A group of Chinese cyber spies reportedly posed as Iranians while attempting to hack into sensitive Israeli government and telecommunication networks during a two-year campaign, the American security company FireEye revealed in a report on Tuesday.
According to FireEye, the Chinese hackers used a tool associated with Iranian hackers and even embedded parts of their malicious code in Farsi, the main language of Iran. The group also attacked targets in Iran, the United Arab Emirates and Kazakhstan.
John Hultquist, vice president of threat intelligence at FireEye, believes that targeting sensitive organizations in Israel has been “consistent with previous Chinese government activity” in numerous countries.
Hultquist also addressed the Chinese intruders’ false-flag attempt to pose as Iranians.
“It’s a good reminder there may come a day when these things fool us. We have to be careful not to be myopic and focus on the incidents that are just happening in our backyard, because we miss opportunities to see the use of new tactics,” Hultquist said.
Needless to say, it is not a coincidence that the Chinese hackers chose Iran for their false-flag targeting of Israeli cyber infrastructure. As bitter regional foes, Iran and Israel have repeatedly accused each other of cyberattacks on their respective critical infrastructure. The Jewish state is believed to have launched several cyberattacks against Iran’s illegal nuclear weapons program.
The aggressive hacking campaign against the Jewish state appears to be part of a wider Chinese cyber spying strategy that targeted a number of other countries in the Middle East including Saudi Arabia and Iran. The purpose of the Chinese hacking campaign is to gain long-term technology and business competition advantages, according to FireEye.
The security company believes that China does not take sides in the Middle East and therefore targets the regional rivals – Iran and Israel – while simultaneously doing business with both Tehran and Jerusalem. In other words, the Chinese who have been extensively engaged in global cyber espionage for years, apparently do not consider hacking a hostile act but a tool to illegally gain commercial and technological advantages.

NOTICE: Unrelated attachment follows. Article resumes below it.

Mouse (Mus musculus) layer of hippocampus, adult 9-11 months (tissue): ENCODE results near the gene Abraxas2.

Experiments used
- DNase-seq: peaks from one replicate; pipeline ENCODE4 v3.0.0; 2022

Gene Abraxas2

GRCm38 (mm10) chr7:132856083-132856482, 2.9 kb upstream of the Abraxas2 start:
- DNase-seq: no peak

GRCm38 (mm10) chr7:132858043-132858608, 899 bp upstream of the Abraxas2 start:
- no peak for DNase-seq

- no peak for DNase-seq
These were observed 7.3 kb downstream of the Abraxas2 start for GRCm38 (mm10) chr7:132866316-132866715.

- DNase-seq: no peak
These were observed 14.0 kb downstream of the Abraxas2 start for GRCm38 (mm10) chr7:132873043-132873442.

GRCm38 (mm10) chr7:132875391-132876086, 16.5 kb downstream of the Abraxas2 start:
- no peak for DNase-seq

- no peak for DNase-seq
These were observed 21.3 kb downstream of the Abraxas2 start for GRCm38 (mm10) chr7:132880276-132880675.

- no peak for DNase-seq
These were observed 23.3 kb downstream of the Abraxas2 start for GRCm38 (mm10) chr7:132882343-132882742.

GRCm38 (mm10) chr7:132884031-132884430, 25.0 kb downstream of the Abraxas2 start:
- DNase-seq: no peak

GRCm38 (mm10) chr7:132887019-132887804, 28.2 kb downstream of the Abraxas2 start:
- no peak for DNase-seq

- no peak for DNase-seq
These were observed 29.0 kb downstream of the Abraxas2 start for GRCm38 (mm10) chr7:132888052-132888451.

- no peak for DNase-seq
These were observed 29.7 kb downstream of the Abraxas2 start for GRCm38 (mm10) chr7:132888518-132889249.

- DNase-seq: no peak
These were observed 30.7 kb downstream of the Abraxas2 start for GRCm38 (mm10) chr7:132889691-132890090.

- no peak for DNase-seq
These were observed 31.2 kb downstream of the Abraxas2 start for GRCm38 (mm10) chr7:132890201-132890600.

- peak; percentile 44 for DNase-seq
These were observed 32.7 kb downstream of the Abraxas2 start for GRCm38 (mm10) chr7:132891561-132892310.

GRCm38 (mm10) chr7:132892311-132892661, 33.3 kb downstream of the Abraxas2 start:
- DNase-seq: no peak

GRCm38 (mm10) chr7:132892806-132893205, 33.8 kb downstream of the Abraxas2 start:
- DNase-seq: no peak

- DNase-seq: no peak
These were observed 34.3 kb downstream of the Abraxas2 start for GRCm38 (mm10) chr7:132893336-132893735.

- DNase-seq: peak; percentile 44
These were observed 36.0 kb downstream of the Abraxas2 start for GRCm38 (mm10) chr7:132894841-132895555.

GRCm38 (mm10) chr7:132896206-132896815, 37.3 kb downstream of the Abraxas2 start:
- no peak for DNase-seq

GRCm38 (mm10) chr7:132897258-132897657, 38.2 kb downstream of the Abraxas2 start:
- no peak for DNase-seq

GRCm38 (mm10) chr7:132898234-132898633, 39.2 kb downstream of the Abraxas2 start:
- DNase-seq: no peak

As America increasingly disengages from the Middle East, the power vacuum is filled by rival powers such as China and Russia.
In March, China’s Foreign Minister Wang Yi toured the Middle East and visited several key countries such as Iran, Saudi Arabia, Turkey and the UAE. During the visit, China and Iran signed a 25-year cooperation agreement where the China agreed to invest $400 billion into the struggling Iranian economy.
While the Chinese foreign minister did not visit Israel during his latest Middle East tour, bilateral trade between China and Israel has increased dramatically in recent years and totaled more than $13 billion annually in 2017. In addition, China has invested massively into strategic Israeli infrastructure projects such as a new port in the Israeli city Haifa and Tel Aviv’s new light-rail project.
In July, several governments in Europe and Asia, as well as the United States, announced that their countries had been targeted by similar massive Chinese cyberattacks.
Liu Pengyu, the spokesperson for the Chinese Embassy in Washington, responded to the FireEye report by claiming that the “U.S. is the world’s largest source of cyberattacks and attacks targeting China.”
Liu also warned against accusing China of cyberattacks without solid evidence.
“Given the virtual nature of cyberspace and the fact that there are all kinds of online actors who are difficult to trace, it’s important to have enough evidence when investigating and identifying cyber-related incidents,” Liu said.
The All Israel News Staff is a team of journalists in Israel.